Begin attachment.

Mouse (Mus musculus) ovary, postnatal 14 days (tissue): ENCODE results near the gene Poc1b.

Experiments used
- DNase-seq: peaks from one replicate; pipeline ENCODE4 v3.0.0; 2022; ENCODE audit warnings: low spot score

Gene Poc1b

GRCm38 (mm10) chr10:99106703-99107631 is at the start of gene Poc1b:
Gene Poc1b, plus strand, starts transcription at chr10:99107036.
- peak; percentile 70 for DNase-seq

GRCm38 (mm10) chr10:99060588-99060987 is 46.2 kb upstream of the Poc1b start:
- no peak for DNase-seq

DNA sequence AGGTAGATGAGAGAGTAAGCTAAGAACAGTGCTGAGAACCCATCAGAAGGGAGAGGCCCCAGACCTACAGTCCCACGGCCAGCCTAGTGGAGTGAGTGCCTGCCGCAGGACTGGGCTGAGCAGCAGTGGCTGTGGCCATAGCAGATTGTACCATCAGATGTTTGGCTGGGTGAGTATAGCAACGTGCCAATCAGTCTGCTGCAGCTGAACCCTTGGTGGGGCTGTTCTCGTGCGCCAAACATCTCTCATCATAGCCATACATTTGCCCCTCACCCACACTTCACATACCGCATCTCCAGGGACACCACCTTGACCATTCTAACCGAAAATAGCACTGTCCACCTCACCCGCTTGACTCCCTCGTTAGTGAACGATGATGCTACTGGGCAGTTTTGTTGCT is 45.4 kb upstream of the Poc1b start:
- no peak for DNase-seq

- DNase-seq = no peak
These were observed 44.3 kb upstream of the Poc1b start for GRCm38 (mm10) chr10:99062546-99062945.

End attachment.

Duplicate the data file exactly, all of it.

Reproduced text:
Mouse (Mus musculus) ovary, postnatal 14 days (tissue): ENCODE results near the gene Poc1b.

Experiments used
- DNase-seq: peaks from one replicate; pipeline ENCODE4 v3.0.0; 2022; ENCODE audit warnings: low spot score

Gene Poc1b

GRCm38 (mm10) chr10:99106703-99107631 is at the start of gene Poc1b:
Gene Poc1b, plus strand, starts transcription at chr10:99107036.
- peak; percentile 70 for DNase-seq

GRCm38 (mm10) chr10:99060588-99060987 is 46.2 kb upstream of the Poc1b start:
- no peak for DNase-seq

DNA sequence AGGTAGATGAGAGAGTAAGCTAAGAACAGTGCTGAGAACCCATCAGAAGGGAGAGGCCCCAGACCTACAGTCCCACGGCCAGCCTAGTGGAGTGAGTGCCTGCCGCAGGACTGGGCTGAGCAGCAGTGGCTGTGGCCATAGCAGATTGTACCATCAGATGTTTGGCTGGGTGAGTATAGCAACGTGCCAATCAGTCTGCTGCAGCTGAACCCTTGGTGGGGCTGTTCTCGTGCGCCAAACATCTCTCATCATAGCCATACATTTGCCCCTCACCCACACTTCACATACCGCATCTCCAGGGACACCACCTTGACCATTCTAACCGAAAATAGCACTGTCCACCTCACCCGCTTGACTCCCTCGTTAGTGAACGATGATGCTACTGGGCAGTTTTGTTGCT is 45.4 kb upstream of the Poc1b start:
- no peak for DNase-seq

- DNase-seq = no peak
These were observed 44.3 kb upstream of the Poc1b start for GRCm38 (mm10) chr10:99062546-99062945.